KIT (Karlsruhe Institute of Technology, Institut für Technikfolgenabschätzung und Systemanalyse) has published a great study that I haven’t read completely, but though it’s worth sharing: KIT – ITAS – Research – Project overview – Quattro S: Security, Safety, Sovereignty, Social Product … Especially regarding:
“This project will provide solutions for multiple problems. The first one is the security of information technology. The range of issues addressed includes zero-day exploits (e.g., WannaCry ransomware), denial of service attacks (e.g., Mirai), hardware attacks (e.g. based on the Meltdown and Spectre CPU flaws) up to novel types of hardware Trojans. The possibilities for these attacks originate from weaknesses in the long IT supply chains and threaten the confidentiality, integrity and availability of systems. The second problem is that these attacks can also threaten the safety of products, e.g., in energy infrastructures or in the automotive industry. The third problem consists of a loss of value added because of a migration of production and competences towards competing economies (e.g. US and China). Sovereignty would mean to have full control of the characteristics of information technology, to be sure that no hidden features are implemented, that no business secrets can be stolen, and to benefit economically from such control.“
Here is a study from 1995 which was paid for by the NSA (I guess that is what “under the auspices” means?) and that comes to very frightening findings. Well, at least if you’re in security and IT:
“An in-depth analysis of the 80×86 processor families identifes architectural properties that may have unexpected, and undesirable, results in secure com-
puter systems. In addition, reported implementation errors in some processor versions render them undesirable for secure systems because of potential security and reliability problems.”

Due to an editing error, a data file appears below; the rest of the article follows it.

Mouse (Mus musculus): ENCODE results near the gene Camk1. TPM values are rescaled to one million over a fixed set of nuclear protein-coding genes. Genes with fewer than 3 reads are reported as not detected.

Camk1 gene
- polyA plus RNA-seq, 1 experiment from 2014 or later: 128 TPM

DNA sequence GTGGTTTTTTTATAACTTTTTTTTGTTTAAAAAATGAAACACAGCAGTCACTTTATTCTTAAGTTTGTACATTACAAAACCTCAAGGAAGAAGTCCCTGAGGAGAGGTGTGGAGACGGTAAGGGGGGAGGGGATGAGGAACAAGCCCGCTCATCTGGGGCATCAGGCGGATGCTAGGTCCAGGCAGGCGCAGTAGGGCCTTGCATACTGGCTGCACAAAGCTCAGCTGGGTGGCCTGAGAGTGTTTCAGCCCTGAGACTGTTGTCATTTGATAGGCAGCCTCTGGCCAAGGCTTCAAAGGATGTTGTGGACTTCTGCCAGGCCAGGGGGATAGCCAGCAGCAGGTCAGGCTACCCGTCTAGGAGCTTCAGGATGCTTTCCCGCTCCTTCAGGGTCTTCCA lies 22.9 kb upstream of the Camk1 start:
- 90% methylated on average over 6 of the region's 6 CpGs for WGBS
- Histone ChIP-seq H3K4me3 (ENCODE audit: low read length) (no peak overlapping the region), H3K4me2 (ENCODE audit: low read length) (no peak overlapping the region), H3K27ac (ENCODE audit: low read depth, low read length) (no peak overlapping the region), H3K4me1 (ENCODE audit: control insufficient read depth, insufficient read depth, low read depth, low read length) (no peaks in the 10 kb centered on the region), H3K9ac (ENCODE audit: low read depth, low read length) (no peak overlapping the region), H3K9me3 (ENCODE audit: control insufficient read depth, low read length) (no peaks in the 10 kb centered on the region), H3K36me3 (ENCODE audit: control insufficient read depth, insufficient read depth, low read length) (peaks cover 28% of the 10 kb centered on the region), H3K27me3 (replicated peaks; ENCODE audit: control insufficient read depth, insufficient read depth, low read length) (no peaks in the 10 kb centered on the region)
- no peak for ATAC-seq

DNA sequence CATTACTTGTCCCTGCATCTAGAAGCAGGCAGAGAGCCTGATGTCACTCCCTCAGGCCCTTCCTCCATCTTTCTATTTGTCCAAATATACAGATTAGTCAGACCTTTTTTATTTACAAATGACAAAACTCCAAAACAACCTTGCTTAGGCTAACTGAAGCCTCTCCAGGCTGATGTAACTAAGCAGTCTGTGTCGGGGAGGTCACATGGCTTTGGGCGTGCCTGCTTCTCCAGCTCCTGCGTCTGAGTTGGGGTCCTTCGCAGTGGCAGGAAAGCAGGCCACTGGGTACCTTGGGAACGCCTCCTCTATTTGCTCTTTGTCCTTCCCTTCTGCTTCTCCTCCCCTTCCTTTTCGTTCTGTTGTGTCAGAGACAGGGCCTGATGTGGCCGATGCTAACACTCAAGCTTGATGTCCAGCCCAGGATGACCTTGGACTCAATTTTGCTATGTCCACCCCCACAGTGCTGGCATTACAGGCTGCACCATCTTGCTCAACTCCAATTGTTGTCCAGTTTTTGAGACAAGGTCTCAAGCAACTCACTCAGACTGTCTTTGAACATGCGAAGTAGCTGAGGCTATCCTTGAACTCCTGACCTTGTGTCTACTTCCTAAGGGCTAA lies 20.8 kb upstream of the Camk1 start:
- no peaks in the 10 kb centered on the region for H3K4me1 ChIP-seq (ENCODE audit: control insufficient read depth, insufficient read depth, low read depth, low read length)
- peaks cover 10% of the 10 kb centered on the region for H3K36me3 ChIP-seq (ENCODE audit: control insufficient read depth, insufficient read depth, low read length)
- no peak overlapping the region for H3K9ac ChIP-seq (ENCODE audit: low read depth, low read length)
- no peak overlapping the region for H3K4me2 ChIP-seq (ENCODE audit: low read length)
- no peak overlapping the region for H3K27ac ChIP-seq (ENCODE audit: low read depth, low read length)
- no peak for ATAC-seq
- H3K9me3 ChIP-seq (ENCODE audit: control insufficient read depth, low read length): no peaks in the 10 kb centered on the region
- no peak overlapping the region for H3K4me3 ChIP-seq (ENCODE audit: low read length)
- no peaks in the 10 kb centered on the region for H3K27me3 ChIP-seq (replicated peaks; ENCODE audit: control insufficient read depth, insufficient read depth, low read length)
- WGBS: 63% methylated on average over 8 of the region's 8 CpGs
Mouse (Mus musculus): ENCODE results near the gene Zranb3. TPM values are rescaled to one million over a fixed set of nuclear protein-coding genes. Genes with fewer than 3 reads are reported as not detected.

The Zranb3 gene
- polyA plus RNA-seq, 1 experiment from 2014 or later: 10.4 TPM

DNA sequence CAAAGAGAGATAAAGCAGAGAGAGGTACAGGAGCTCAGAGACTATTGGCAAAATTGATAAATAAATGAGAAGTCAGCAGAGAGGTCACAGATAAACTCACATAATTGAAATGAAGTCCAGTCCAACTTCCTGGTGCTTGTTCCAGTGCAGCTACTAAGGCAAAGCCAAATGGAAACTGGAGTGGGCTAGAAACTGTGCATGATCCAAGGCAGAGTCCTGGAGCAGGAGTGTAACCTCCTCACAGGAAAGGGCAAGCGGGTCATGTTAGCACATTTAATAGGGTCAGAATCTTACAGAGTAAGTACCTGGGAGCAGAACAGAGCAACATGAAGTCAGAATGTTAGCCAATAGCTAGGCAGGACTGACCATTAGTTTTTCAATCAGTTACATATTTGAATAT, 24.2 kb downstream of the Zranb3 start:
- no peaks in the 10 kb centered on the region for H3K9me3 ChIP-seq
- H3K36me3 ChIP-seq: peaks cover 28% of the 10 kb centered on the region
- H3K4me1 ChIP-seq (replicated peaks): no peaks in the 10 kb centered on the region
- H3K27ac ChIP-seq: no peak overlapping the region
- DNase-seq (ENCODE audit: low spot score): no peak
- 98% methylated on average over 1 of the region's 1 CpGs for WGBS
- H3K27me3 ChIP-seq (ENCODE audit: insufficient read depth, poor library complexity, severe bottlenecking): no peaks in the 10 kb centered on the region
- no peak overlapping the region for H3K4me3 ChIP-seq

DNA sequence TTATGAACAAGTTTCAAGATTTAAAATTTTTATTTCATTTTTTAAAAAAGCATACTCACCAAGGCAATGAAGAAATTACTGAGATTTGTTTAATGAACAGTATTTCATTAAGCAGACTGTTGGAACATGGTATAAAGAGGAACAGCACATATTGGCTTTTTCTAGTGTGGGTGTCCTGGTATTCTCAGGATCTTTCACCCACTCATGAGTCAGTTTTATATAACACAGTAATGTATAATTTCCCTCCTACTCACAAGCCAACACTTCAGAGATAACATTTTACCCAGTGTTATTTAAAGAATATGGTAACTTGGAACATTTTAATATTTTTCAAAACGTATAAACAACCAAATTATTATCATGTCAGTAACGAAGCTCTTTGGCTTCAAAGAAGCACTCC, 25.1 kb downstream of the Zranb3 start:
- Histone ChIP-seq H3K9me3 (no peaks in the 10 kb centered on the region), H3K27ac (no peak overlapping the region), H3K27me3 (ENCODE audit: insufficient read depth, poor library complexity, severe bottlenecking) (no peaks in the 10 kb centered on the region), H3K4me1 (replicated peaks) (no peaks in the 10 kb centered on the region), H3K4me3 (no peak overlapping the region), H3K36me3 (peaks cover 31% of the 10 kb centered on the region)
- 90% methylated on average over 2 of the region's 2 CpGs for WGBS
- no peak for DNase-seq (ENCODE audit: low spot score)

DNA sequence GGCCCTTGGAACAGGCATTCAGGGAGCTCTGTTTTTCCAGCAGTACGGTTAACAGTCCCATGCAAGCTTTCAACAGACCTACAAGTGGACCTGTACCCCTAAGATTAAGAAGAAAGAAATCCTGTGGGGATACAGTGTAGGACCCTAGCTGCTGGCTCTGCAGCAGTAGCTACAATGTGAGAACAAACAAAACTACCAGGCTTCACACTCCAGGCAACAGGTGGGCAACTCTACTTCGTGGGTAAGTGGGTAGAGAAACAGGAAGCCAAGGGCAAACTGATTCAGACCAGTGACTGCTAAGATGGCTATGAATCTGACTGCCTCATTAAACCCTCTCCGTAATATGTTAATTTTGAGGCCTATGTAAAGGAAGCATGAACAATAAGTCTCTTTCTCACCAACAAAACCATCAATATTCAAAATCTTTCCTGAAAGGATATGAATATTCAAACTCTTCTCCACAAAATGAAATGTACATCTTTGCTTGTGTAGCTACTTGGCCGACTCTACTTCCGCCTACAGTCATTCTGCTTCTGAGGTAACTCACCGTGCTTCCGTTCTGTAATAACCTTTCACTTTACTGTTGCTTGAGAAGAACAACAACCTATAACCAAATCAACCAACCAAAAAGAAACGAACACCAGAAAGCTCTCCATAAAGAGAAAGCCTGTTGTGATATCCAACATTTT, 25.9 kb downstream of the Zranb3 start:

“This analysis is being performed under the auspices of the National Security Agency’s Trusted Product Evaluation Program (TPEP).”
I think this study sheds a strange light on the following quote from the Washington post:
“Rob Joyce, White House cybersecurity coordinator, said, “NSA did not know about the flaw, has not exploited it and certainly the U.S. government would
never put a major company like Intel in a position of risk like this to try to hold open a vulnerability.”
Media is going crazy about #Meltdown and #Spectre. Should you panic, too?
Here are some of my thoughts on that recent security desaster:
- Don’t worry. Your systems have been damaged for twenty years, probably. A hardware vendor (probably more, maybe all of them) sold buggy chips, and they have been broken since 1995 or so.
- It became known during the summer of 2017. At least, but surely not only since then a realistic chance of exploits was around, which became imminent some weeks ago and led Google/Intel to withdrawing from deadline and going public.
- Yes, your systems are most likely affected. If you were not asked recently (i.e. since last Wednesday) to upgrade your kernel, then you have a problem. You are not affected if you are running hardware older than 1995 or some ARM stuff. Your kernel should now be 4.14.11 or newer – or contain backported code if it is an older version.
- The patches deployed by all major OS vendors last week will make your systems significantly slower. However they will fix most of the problems, but not the ones that are so deep into hardware that no software can fix. Yes there are. But if you are only gaming, sending mails, writing office documents and browsing the web, you won’t even notice. However, if you are a database admin or running DNS servers or Enterprise Clouds – anything with many “context switches” between userland and kernel space, then you’re likely to suffer from performance loss..
- The whole story may even become an #intelgate, because rumors have it that Intel had prior knowledge and some strange things going on with testing. Rumors, nothing more, except for a CEO selling most of his Intel stock in November and a flaw that makes systems 30-50% faster, but for what a price?